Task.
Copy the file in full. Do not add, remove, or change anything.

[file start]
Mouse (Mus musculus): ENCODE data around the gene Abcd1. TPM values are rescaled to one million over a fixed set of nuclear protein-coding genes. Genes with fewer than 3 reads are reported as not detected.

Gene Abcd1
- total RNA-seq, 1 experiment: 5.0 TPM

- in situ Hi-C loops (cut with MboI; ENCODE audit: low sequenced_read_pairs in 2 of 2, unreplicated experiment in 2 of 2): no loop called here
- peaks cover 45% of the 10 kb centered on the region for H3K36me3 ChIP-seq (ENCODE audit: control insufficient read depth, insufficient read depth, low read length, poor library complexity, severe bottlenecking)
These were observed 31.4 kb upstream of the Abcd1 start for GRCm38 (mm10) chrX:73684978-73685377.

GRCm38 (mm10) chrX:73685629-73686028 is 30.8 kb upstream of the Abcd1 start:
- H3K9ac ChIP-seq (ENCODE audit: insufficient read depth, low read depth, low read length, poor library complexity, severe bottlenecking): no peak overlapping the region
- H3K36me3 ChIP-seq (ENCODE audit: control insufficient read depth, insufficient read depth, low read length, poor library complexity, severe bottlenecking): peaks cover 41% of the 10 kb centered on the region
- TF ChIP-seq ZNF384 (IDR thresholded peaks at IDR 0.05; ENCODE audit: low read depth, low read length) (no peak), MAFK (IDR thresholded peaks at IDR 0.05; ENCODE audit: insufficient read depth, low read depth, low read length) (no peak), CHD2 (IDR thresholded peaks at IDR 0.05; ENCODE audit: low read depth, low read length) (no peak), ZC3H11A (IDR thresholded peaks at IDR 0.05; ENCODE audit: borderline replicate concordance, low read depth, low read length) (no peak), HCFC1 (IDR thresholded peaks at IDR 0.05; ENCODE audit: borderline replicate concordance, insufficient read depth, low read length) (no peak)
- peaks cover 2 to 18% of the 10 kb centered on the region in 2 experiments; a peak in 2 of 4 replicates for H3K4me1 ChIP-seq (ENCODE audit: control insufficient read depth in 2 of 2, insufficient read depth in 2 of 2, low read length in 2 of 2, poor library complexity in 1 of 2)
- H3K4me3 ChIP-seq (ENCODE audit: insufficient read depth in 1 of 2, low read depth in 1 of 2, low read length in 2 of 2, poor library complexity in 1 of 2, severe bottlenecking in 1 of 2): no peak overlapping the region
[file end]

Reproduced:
Mouse (Mus musculus): ENCODE data around the gene Abcd1. TPM values are rescaled to one million over a fixed set of nuclear protein-coding genes. Genes with fewer than 3 reads are reported as not detected.

Gene Abcd1
- total RNA-seq, 1 experiment: 5.0 TPM

- in situ Hi-C loops (cut with MboI; ENCODE audit: low sequenced_read_pairs in 2 of 2, unreplicated experiment in 2 of 2): no loop called here
- peaks cover 45% of the 10 kb centered on the region for H3K36me3 ChIP-seq (ENCODE audit: control insufficient read depth, insufficient read depth, low read length, poor library complexity, severe bottlenecking)
These were observed 31.4 kb upstream of the Abcd1 start for GRCm38 (mm10) chrX:73684978-73685377.

GRCm38 (mm10) chrX:73685629-73686028 is 30.8 kb upstream of the Abcd1 start:
- H3K9ac ChIP-seq (ENCODE audit: insufficient read depth, low read depth, low read length, poor library complexity, severe bottlenecking): no peak overlapping the region
- H3K36me3 ChIP-seq (ENCODE audit: control insufficient read depth, insufficient read depth, low read length, poor library complexity, severe bottlenecking): peaks cover 41% of the 10 kb centered on the region
- TF ChIP-seq ZNF384 (IDR thresholded peaks at IDR 0.05; ENCODE audit: low read depth, low read length) (no peak), MAFK (IDR thresholded peaks at IDR 0.05; ENCODE audit: insufficient read depth, low read depth, low read length) (no peak), CHD2 (IDR thresholded peaks at IDR 0.05; ENCODE audit: low read depth, low read length) (no peak), ZC3H11A (IDR thresholded peaks at IDR 0.05; ENCODE audit: borderline replicate concordance, low read depth, low read length) (no peak), HCFC1 (IDR thresholded peaks at IDR 0.05; ENCODE audit: borderline replicate concordance, insufficient read depth, low read length) (no peak)
- peaks cover 2 to 18% of the 10 kb centered on the region in 2 experiments; a peak in 2 of 4 replicates for H3K4me1 ChIP-seq (ENCODE audit: control insufficient read depth in 2 of 2, insufficient read depth in 2 of 2, low read length in 2 of 2, poor library complexity in 1 of 2)
- H3K4me3 ChIP-seq (ENCODE audit: insufficient read depth in 1 of 2, low read depth in 1 of 2, low read length in 2 of 2, poor library complexity in 1 of 2, severe bottlenecking in 1 of 2): no peak overlapping the region